Extrude the finished sketch .6 inches (20% of the length).
If you want the least useful sponge ever made, convert it to gcode and you're done. Otherwise go on.
Step 5: Make a Pair of Rectangles.
Create a New 2D sketch and select your front face.
This opens up a new sketch screen with the relative length and width of the object you're sketching on in yellow.
Create two rectangles 1.5 inches by 1 inch each centered and a .25 inches from the top and bottom (which in this perspective are right and left)
Extrude them (100% through your first Extrusion or .6" if you're following my numbers).
Step 6: You Must Circle Before You Are Hole-e!
You're just placing a circle on the top of the sponge right now, but scale can come into play in a big way now.
If you're using your bit that you're creating off of this design. Then you're really pretty safe, but if you're making a bit out of other parts, how you measure your circle right now actually means it will fit or it won't when you go to assemble the finished product.
Feel free to add comments, it's highly encouraged that people chat about this and collaborate. If you know me personally you know that's a big thing with me. Really big.
Notice in the picture that the Z axis is what looks like the X azis.
Make your circle .25 or just a little less than half the width from this perspective.
Be planning to scale the whole object later to fit your rod. It's imperative that you leave enough space on both sides for the integrity of your head.
That is if you want it to work. If you just want to build it and are 100% worried about the end result, well, you're my kind of person. A tinkerer and there isn't a damn thing wrong with tinkering. I was born like you.
Finish sketch! Sorry didn't meant to get excited.
Step 7: Extrude The-e Hole!
I belabored so much of that last step that extrude on this one gets it's own mention.
Notice that I didn't do the rectangle for your stabilizer yet? Good, that's next.
Extrude your circle, then select Hole from the Ribbon to turn the extrusion into a hole.
Is there a difference? I don't know, I just saw a button for a hole so I made my round extrusion a hole. It works....
Plus I'm teaching you to do what I did, if you can elaborate, use the comments button, I'm all ears.
Actually it might make a difference in the assembly if you want to test your bit and head to make sure they fit each other. Yeah, you can do that without cutting in to your media, or in the 3D case unspooling filament, at all. Cool huh?
Step 8: Near the Home Stretch.
Notice how the Z axis is now facing the other way?
You just flipped the cube over and you're now working on the opposite face.
This just makes sure that you don't 'over constrain' your drawing.
Your width is just about half the diameter of the hole.
Your length around half the length of the face.
Just keeping a little order is all, it's not sophisticated and you're doing great. On the off chance that you're not getting it yet, you can download my STL and run it off, finish your paint project and come back to learn 3D modeling tomorrow. Don't blow your stack, walk away and come back fresh another time. A lesson I learned from my new friend Maya.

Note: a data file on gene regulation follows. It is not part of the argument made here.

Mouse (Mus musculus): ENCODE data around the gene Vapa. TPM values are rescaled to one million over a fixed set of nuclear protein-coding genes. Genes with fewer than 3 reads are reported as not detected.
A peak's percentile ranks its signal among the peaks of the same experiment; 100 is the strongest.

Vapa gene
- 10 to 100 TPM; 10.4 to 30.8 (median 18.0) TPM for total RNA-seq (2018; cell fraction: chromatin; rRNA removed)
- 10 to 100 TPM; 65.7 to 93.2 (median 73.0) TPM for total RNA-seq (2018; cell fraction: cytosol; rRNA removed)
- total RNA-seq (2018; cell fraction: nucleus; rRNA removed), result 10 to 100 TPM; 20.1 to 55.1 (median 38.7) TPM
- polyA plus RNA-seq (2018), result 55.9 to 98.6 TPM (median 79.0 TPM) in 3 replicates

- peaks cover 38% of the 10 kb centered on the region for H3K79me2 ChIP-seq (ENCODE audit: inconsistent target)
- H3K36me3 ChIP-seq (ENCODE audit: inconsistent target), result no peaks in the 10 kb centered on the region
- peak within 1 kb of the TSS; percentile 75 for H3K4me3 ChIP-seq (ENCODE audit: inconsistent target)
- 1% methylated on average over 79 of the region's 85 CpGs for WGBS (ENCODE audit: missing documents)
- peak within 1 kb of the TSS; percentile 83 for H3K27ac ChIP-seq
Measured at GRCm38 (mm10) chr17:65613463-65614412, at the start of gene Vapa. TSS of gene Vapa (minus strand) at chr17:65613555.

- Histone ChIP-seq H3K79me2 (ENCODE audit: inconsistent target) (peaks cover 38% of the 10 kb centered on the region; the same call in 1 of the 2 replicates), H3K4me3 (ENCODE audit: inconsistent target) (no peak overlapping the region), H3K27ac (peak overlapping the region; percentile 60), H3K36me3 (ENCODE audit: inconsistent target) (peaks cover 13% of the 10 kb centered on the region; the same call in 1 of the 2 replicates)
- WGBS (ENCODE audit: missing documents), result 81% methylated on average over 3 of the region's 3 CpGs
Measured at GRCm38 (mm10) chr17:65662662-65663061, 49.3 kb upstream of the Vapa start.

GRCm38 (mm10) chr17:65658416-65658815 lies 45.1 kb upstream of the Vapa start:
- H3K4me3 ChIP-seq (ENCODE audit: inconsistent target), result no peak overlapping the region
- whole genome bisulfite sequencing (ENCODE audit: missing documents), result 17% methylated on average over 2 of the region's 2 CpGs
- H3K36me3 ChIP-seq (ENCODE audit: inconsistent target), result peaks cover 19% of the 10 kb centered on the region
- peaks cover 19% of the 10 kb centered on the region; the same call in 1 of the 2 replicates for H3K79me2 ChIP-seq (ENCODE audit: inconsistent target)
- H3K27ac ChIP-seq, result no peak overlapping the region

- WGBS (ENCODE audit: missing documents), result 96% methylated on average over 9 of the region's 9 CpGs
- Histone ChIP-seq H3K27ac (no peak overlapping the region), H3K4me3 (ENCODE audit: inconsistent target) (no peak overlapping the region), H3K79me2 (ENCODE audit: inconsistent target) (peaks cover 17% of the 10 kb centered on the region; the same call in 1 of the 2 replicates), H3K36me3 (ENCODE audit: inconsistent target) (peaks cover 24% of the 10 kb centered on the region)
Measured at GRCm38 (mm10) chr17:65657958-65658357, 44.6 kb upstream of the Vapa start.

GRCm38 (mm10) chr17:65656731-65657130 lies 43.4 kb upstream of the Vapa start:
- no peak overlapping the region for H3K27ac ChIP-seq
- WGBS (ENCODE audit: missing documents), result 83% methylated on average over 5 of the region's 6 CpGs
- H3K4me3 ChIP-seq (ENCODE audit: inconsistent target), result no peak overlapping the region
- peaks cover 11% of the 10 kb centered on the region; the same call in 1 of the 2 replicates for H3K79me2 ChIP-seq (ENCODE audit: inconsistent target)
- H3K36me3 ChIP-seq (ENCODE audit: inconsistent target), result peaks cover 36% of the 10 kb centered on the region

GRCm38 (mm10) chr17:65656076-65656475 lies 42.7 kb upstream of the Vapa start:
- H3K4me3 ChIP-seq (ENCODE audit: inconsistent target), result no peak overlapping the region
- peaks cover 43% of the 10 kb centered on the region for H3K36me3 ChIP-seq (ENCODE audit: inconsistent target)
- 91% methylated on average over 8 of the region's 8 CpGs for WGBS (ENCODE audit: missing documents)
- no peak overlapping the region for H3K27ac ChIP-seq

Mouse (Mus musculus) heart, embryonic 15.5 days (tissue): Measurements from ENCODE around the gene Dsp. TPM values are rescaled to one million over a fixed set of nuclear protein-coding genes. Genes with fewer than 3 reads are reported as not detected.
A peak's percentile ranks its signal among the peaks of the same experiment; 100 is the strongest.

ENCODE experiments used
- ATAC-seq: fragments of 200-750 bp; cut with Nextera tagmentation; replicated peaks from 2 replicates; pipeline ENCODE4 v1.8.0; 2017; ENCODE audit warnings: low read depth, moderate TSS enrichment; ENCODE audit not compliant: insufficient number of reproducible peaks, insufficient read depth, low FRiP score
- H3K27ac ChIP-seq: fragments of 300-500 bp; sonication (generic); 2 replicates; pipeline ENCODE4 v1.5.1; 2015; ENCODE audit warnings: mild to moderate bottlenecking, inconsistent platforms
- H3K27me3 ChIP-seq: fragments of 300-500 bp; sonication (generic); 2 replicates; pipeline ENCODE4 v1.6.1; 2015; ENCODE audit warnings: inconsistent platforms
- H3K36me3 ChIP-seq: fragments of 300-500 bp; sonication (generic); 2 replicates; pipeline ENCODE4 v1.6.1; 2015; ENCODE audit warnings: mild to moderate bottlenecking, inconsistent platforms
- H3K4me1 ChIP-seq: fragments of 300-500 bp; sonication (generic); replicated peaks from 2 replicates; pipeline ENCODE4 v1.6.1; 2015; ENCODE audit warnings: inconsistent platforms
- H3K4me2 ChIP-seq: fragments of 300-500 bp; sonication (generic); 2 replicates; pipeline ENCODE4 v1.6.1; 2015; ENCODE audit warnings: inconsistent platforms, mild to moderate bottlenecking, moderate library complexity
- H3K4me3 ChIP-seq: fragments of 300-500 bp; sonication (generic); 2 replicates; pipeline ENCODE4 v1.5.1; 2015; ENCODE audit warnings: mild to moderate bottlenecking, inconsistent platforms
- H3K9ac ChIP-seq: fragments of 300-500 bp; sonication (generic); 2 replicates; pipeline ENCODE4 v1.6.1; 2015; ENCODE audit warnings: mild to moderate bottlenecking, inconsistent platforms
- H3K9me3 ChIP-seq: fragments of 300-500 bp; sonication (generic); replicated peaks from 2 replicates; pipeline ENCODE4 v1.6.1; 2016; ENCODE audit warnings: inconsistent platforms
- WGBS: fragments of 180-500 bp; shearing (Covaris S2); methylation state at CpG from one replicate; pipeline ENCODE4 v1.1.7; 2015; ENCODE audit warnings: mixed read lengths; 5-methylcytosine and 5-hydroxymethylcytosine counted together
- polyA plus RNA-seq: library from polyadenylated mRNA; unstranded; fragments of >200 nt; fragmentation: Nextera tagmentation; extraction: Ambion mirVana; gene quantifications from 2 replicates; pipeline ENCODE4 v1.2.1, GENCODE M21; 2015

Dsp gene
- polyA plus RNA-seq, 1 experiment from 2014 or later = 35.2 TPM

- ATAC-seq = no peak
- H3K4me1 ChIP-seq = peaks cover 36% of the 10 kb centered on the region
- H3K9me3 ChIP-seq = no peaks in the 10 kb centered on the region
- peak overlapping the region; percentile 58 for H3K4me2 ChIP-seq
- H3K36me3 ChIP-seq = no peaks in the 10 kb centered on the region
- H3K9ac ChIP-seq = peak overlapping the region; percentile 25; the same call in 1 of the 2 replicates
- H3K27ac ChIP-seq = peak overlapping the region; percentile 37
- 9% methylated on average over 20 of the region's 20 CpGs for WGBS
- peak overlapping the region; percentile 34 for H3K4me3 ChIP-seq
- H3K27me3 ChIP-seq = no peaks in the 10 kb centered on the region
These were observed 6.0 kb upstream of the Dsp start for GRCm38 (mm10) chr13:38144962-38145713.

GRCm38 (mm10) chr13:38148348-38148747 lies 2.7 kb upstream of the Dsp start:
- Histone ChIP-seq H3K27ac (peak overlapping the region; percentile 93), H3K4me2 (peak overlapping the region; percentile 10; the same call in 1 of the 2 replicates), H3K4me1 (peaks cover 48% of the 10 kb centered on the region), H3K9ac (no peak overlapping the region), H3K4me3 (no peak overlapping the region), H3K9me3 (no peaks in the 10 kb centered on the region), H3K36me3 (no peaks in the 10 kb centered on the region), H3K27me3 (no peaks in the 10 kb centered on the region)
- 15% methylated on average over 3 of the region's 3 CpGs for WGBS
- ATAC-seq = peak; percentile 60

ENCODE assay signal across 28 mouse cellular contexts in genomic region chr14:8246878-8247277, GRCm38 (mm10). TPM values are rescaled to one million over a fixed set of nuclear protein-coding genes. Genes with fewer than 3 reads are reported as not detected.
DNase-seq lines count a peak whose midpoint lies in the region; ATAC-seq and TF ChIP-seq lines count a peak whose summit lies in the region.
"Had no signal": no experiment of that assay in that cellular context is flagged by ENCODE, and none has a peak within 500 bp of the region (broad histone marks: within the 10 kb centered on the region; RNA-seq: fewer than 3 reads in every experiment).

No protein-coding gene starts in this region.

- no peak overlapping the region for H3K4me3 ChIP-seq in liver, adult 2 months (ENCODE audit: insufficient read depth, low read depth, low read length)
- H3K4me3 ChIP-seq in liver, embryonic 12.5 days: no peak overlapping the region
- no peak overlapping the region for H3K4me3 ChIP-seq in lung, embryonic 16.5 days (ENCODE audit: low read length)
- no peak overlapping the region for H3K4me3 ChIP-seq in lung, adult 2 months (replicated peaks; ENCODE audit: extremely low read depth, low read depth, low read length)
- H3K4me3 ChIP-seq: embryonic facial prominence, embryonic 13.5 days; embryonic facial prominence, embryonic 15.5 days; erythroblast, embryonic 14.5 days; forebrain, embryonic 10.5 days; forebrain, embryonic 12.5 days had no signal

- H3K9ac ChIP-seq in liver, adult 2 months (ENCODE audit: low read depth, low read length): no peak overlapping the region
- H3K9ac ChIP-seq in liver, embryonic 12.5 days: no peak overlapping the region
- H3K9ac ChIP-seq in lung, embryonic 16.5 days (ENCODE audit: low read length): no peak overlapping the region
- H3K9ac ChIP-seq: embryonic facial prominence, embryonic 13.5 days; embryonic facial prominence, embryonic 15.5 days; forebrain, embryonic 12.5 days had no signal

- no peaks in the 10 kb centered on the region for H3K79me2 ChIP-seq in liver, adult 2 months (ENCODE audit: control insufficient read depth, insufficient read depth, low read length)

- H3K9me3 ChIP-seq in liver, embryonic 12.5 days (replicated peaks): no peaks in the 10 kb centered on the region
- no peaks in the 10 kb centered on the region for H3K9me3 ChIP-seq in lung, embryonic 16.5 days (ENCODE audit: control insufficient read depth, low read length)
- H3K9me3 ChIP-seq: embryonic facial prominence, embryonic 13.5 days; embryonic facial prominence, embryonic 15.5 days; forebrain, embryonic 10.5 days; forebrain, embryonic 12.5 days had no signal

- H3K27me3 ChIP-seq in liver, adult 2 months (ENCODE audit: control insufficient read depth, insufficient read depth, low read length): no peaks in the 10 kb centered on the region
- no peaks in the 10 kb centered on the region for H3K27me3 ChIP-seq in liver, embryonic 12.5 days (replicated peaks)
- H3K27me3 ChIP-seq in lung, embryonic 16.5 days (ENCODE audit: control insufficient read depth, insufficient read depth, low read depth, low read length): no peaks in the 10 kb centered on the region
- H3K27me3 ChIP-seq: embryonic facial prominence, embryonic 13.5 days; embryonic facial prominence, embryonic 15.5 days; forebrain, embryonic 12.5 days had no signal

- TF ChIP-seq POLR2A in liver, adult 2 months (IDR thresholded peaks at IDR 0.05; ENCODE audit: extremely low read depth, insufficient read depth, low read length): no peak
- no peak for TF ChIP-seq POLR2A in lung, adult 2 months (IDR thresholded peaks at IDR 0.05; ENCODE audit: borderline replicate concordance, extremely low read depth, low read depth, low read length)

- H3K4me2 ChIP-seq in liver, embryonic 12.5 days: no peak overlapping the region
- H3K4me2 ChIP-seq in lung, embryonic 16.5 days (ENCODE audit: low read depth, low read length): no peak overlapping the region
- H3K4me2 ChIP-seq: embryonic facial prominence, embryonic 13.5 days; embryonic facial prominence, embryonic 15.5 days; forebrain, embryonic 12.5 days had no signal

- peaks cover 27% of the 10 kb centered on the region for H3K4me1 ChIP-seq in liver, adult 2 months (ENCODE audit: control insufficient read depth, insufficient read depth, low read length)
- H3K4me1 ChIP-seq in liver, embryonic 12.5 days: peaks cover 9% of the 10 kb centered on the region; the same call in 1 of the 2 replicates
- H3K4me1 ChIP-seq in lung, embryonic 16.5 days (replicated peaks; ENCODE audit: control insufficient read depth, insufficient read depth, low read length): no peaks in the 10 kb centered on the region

Step 9: Fillet Up and Drive Off With It.
Fillet is just a feature you apply to your surfaces. You're already done creating your part.
Now you're just taking it to the gymnasium and getting it in shape.
Select Fillet an apply to opposing corners then again to the remaining inside edges.
When you're done it should look like you have blades (thus reducing the drag and allowing for high speed mixing).
Notes: You can see that I only have 1 Fillet in my drawing, that's because I did all 6 faces in a single application. For the purpose of illustrating, I broke it up into two fillets and did the length first then the inside panels, just so you could see the crisscross pattern better.
Step 10: Option A
How big is your tool box?
As I mentioned in my part Instructable, printing the drill bit is highly limiting to your media. It also has the limitations of the z-axis which mean that your part is going to be very close to you drill. I never mentioned it, but I did mask off my drill before I used it so that I could just pull the tape off and have a clean drill without using a toothbrush to clean it up.
A simpler way is to find some arbitrary stuff and if you've made it this far, I bet you can use this head in no time flat.
Your other choice is Option B.
This was about making a tool for your tool box not just throwing stuff together to hack a solution. See the remains of my oscillating fan turned into the terminator of 5 gallon paint stirrers? :-)
Step 11: Option B
Save your .ipt File as another file name.
Rummage through it changing cuts to joins. None of the instructions for the bit are being detailed out for you. You're practically ready to be the next Thomas Edison already, you no longer need my help.
Ctrl-Z is your friend.
Delete the hole and re-extrude it using join (don't consume the sketches).
Once you have a solid again, delete the first 2 extrusions consuming the sketch, but not the dependent sketches.
Create a new sketch on the tip of the cylinder and make a square that is ecompassed by the circle.
Extrude the Square to make it Chucky.